Mintzberg (1990) classifies the activities of organized sets of behavior associated with a position based on formal authority and status. He points out ten managerial roles divided into three groups which are linked to the evaluations of this project in section 3.4.

Regarding general approaches to leadership, we face in real business life, there is no mutual exclusiveness. Hence contemporary entrepreneurs may demonstrate several leadership approaches in one person. For this project, main leadership models of historic and contemporary research were to be considered, such as ‘leadership as a behavioral category’, the ‘styles of leadership approach’, the situational approach of contingency theories, the ‘transformational leadership approach’ and inspirational or visionary leadership.

3. From Practice to Theory

3.1. Frame of Evaluation

We decided that to ensure valuable evaluation, the industry of choice should be a young industry and it should provide industry and market growth within the last ten to thirty years, several start-ups associated with single entrepreneurial idea, and some industry consolidation. To bring in domain knowledge, we discussed that the whole group should be familiar with the industry either as customers or as managers working in that industry. At last we decided on the Low-Cost-Carrier (LCC) Industry since we all are frequent customers and one group member is in charge of a full service airline in a leading management position.

3.1.1. The Low Cost Carrier Industry

A low-cost carrier or low-cost airline (also known as a no-frills, discount or budget carrier or airline) is an airline that generally has lower fares as compared to full service airlines like British Airways, KLM, Air France, Lufthansa, American Airlines, etc.. To make up for the revenue lost in decreased ticket price, the airline may charge for extras like food, priority boarding, seat allocation, baggage etc.. The key characteristics of LCCs are multiple frequencies on a short/mid haul sectors, quick turnaround, secondary/tertiary airports, offerings in economy class only, usage of web/call centre based reservation system and not the GDS (Global Distribution systems), no food and rarely any loyalty programme. Low-cost carriers should not be confused with regional airlines that operate short flights without service, or with full-service airlines offering some reduced fares.

The reasons why LCC airlines came up in practice dates back to 1960s. Until late 1960’s, travelling by air was restricted to the higher classes of the society. Only from 1960’s, it percolated to the upper middle class, as costs came down and the fuel prices were low. There was increased demand for the huge middle class to travel by air if the same became cheaper. This underlying need was captured by the entrepreneurs in the form of Low Cost Carriers which was pioneered by Southwest Airlines in USA and was replicated in different ways all over the world. The momentum gathered steam with the increased globalization and integration from 1980’s onward. The regulatory regime defined by agreements between countries or regional groupings became more liberal and the frequencies of flights increased bringing the overall cost platform down. Further, the cost of the aircrafts and air travel came down due to the technological improvements leading to lower cost at higher volume.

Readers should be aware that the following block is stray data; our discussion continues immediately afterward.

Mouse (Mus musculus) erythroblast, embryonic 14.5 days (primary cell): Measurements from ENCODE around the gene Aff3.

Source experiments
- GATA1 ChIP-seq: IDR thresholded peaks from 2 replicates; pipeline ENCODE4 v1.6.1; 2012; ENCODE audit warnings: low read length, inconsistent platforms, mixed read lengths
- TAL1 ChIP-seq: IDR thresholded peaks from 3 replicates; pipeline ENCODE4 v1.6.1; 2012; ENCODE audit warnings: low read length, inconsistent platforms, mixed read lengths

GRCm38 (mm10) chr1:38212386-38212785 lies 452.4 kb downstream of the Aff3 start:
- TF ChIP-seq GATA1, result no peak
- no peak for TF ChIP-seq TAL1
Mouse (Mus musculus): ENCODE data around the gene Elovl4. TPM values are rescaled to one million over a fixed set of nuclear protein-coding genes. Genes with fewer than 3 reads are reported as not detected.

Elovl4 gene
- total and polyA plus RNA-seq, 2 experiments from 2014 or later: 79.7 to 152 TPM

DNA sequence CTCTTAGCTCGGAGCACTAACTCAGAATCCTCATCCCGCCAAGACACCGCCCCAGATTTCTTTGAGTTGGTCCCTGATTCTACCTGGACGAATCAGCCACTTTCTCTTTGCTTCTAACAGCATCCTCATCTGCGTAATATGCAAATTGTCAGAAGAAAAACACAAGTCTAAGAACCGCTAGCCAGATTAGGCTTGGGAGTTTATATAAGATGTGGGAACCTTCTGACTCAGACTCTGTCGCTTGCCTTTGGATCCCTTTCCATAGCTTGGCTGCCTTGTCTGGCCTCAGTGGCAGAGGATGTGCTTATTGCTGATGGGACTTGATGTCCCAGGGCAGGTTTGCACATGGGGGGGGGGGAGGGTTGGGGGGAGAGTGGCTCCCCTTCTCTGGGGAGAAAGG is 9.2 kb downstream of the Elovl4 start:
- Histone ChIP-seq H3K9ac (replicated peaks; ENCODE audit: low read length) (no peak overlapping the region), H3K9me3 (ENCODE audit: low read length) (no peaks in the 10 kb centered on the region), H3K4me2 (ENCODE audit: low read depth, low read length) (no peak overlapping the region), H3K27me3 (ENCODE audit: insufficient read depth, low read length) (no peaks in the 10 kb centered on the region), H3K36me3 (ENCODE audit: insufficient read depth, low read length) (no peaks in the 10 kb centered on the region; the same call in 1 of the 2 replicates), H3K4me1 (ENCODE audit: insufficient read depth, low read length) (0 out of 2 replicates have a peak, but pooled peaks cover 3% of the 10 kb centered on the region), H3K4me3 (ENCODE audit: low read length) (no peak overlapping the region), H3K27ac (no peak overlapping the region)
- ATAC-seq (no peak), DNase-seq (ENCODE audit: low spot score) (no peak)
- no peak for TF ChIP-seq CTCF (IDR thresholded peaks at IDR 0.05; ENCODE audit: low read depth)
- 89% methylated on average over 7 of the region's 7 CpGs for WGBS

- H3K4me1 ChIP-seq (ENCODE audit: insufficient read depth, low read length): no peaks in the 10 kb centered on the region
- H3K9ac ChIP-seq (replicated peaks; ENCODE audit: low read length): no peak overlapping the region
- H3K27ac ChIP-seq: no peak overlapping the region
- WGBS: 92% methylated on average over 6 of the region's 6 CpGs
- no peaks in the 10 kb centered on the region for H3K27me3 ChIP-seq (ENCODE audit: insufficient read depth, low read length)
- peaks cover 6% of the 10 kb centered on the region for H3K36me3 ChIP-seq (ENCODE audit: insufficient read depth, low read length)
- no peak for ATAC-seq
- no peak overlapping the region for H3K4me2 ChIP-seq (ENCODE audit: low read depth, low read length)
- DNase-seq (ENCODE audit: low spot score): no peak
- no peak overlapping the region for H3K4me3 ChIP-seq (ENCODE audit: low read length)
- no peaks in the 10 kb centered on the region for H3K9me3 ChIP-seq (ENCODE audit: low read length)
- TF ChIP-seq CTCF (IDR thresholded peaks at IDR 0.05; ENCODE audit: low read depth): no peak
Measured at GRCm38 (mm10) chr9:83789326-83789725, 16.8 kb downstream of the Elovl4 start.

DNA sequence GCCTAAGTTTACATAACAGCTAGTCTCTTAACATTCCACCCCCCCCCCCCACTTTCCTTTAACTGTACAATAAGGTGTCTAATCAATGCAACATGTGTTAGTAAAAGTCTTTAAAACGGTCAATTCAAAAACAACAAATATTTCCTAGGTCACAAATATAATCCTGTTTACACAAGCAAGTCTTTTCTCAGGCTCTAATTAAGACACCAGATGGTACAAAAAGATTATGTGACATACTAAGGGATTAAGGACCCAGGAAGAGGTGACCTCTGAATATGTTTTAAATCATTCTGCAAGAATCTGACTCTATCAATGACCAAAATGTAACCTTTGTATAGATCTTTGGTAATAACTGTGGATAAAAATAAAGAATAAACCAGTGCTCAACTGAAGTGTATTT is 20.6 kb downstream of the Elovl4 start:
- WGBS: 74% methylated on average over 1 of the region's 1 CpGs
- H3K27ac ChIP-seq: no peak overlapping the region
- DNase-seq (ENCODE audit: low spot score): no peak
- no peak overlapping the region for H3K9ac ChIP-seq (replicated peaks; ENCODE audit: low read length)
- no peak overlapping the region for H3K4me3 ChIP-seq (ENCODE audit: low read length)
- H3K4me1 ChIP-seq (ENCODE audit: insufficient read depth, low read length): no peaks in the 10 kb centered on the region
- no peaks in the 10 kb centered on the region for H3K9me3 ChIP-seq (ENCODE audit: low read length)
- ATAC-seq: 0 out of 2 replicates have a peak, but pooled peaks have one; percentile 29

The technological strides in ICT (information and communication technology) brought the booking system of the airlines at the doorstep of the passenger. He could be sitting in his environment, book a ticket, choose his own seat and print a boarding card. This reduction in costs due to technological innovations opened up an opportunity for LCC to establish its foothold by cutting on costs at different steps of its supply chain. According to Vesper (1990) the LCC industry demonstrates execution of two business entry strategies. Firstly, the strategy to develop a better product or service which is appropriate because of unsatisfied demand in terms of cheap flights providing no frills. The established competitors on the carrier market such as British Airways, KLM, Lufthansa etc. reacted against these new entrants but more or less very late. Hence some LCC airlines already established their own operations. Second, the strategy to meet supply shortages, particularly on the short-haul market, there was a market parallel to the railway industry. Currently, in spite of demand and supply in balance, some LCC airlines maintain their competitive advantages and continue to drive the market.

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Since there were numerous LCC airlines operating globally (Appendix 1), considerations in deciding for LCC airlines to be investigated were to ensure diversity over different geographical markets to emphasise on a whole industry in terms of entrepreneurial behaviour and availability of information. We decided on 5 airlines as mentioned in table 1. (Please refer to Appendix 2 for data).

Table 1: Companies and entrepreneurs to be investigated